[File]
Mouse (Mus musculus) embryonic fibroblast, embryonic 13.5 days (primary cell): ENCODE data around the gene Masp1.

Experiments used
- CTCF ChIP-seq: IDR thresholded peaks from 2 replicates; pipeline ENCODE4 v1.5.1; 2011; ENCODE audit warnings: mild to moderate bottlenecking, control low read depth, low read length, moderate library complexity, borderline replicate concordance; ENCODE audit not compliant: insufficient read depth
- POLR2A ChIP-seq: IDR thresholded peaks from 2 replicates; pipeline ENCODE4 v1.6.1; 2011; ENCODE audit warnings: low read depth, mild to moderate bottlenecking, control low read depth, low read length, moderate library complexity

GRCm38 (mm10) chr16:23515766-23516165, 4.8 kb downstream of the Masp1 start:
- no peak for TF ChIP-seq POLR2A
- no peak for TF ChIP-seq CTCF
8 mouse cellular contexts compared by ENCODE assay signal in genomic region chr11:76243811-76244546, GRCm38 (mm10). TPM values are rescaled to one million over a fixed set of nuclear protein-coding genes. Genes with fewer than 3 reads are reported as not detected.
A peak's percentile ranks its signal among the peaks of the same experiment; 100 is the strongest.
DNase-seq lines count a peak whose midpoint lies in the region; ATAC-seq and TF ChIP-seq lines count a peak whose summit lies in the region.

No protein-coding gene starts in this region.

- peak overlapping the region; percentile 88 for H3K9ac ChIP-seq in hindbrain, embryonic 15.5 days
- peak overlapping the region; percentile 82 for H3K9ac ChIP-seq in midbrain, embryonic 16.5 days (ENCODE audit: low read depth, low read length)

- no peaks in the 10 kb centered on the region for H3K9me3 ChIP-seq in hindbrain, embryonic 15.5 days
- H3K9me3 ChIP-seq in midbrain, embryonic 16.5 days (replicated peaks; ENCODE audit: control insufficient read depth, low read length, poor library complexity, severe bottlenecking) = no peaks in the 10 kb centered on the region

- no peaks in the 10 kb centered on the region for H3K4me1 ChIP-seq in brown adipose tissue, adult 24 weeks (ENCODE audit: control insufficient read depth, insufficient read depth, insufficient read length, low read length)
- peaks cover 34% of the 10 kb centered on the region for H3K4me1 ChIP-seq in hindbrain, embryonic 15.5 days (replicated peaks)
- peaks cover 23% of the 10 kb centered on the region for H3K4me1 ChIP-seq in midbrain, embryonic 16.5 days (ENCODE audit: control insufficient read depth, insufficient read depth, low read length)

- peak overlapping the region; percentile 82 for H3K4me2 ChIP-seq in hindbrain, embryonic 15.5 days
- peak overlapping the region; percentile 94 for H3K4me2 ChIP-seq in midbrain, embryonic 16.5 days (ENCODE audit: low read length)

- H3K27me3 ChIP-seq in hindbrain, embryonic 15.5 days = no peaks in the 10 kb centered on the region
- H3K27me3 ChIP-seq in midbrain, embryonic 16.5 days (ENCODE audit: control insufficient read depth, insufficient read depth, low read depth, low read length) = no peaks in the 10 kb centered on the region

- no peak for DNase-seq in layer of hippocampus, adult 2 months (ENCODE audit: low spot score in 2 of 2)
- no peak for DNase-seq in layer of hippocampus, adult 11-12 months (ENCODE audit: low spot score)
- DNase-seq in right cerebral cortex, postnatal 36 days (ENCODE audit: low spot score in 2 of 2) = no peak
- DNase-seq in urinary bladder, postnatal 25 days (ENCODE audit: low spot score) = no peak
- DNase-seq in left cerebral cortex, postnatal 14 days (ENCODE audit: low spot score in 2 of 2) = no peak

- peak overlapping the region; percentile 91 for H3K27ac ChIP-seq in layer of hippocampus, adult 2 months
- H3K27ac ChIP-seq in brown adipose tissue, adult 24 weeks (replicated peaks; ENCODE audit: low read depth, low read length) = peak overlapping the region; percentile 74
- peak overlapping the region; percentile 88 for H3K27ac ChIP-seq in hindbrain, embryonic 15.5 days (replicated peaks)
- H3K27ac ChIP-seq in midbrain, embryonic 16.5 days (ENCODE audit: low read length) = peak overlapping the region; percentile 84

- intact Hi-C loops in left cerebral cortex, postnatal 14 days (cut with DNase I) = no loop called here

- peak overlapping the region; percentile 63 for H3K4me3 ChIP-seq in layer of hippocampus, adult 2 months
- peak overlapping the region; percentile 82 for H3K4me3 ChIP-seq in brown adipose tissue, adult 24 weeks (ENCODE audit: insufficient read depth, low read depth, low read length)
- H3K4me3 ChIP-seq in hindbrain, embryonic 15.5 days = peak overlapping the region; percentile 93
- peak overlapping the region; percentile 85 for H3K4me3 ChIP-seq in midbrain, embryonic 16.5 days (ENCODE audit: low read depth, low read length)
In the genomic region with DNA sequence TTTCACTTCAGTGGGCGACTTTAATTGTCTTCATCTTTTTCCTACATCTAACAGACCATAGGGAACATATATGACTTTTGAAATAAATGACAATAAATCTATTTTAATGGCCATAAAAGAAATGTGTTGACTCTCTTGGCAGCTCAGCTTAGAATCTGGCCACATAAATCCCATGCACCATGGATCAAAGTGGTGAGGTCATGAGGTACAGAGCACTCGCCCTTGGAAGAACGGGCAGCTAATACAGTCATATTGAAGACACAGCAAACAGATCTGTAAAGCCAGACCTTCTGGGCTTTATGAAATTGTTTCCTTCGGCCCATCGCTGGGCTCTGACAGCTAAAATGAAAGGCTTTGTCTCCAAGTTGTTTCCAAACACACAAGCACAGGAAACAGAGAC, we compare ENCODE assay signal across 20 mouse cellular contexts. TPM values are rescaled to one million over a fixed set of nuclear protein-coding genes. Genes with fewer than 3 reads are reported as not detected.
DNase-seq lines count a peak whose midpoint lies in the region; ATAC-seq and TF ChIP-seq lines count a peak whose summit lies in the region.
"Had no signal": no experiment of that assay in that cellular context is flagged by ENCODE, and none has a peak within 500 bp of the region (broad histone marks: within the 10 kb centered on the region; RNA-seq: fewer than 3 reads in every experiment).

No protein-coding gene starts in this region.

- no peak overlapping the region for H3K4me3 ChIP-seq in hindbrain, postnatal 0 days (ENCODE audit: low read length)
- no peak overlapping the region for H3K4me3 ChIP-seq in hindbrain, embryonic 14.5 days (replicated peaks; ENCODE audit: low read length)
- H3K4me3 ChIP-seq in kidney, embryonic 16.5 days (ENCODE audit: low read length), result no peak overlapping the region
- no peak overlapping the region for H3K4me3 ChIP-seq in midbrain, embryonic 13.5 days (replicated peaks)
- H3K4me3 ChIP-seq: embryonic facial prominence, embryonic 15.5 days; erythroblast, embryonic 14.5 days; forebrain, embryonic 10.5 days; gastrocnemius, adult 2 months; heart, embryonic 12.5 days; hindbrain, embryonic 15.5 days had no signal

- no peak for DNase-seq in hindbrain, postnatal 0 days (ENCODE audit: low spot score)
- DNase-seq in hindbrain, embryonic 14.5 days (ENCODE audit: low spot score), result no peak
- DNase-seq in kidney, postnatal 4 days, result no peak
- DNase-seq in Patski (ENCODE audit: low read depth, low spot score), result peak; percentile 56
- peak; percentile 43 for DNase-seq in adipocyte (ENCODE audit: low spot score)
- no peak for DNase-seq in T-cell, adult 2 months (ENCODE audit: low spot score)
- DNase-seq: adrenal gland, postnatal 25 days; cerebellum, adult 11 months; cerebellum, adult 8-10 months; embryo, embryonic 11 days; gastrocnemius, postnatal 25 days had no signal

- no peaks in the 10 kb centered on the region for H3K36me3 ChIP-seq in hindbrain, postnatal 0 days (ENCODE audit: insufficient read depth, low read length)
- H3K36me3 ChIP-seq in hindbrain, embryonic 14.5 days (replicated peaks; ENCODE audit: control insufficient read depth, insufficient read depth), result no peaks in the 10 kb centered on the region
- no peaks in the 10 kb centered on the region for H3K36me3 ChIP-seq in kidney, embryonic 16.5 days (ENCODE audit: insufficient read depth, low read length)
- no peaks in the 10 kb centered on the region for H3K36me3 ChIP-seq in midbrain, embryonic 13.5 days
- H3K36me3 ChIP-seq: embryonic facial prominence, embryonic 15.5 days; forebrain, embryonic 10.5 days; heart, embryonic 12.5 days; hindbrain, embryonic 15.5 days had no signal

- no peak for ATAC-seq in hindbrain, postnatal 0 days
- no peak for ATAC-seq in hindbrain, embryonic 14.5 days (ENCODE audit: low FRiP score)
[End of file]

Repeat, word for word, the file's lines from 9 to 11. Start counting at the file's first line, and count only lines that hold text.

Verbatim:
A peak's percentile ranks its signal among the peaks of the same experiment; 100 is the strongest.
DNase-seq lines count a peak whose midpoint lies in the region; ATAC-seq and TF ChIP-seq lines count a peak whose summit lies in the region.

No protein-coding gene starts in this region.